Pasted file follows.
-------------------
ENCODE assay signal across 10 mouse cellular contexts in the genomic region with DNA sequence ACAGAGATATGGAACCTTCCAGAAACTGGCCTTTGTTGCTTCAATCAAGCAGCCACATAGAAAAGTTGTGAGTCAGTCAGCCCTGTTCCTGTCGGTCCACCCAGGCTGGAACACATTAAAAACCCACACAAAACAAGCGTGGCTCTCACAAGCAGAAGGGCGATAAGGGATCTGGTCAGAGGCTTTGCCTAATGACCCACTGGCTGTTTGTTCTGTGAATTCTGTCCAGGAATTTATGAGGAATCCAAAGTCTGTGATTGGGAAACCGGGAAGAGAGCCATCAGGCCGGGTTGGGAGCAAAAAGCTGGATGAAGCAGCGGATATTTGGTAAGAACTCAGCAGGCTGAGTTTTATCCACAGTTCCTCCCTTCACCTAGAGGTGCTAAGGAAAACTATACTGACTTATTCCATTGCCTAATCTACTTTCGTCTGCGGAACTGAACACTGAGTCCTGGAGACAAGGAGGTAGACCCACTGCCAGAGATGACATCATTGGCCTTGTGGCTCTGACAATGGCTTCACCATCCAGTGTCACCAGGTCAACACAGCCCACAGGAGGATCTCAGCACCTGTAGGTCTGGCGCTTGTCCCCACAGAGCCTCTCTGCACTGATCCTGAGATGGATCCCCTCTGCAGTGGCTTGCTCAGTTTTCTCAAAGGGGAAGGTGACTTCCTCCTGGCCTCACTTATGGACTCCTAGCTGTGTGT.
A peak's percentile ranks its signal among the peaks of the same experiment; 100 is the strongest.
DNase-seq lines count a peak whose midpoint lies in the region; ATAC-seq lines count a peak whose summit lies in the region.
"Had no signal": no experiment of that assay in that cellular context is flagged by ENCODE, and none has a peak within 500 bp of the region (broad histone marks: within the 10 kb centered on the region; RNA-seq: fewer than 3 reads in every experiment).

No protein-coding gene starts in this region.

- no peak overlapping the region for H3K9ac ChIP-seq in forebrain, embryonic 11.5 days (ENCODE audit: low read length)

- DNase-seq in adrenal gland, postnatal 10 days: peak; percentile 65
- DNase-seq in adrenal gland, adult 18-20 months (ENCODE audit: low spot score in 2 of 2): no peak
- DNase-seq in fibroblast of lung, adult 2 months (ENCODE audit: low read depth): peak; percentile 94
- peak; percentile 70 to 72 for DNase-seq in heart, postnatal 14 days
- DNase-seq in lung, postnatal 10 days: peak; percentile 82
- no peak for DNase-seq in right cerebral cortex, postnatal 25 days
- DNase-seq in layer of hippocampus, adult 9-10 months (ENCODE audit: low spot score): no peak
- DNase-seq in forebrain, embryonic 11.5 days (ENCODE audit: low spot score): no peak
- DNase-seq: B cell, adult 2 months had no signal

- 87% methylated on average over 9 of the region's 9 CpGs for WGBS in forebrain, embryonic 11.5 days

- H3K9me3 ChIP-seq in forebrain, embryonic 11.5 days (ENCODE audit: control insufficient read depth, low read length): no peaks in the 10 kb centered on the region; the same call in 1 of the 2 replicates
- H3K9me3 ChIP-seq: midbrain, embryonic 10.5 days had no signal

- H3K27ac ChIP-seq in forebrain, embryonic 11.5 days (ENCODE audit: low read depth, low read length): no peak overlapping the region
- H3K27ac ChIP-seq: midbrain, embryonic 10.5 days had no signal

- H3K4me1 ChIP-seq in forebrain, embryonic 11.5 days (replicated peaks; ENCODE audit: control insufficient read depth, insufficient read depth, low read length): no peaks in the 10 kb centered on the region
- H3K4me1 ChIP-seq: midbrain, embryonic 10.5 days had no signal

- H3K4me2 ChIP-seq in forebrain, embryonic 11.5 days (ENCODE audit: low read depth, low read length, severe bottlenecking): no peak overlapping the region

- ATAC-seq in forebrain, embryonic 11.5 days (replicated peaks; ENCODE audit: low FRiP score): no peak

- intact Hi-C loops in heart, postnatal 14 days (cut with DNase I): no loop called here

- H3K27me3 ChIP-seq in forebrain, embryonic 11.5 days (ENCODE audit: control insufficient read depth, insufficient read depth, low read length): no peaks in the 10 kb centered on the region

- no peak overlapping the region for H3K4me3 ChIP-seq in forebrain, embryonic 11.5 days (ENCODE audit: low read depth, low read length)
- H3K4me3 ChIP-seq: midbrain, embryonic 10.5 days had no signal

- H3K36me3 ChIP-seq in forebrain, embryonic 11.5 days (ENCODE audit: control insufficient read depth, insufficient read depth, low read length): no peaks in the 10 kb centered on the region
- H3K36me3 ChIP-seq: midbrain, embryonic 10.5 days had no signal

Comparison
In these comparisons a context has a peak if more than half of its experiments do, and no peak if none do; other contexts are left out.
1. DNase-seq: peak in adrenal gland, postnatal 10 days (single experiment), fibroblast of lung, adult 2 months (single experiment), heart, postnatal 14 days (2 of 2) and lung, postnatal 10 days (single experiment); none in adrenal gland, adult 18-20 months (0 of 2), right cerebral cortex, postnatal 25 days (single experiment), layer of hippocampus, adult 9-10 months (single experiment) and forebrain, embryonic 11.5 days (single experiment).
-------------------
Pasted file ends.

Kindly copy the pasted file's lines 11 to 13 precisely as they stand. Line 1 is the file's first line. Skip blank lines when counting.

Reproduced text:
- DNase-seq in lung, postnatal 10 days: peak; percentile 82
- no peak for DNase-seq in right cerebral cortex, postnatal 25 days
- DNase-seq in layer of hippocampus, adult 9-10 months (ENCODE audit: low spot score): no peak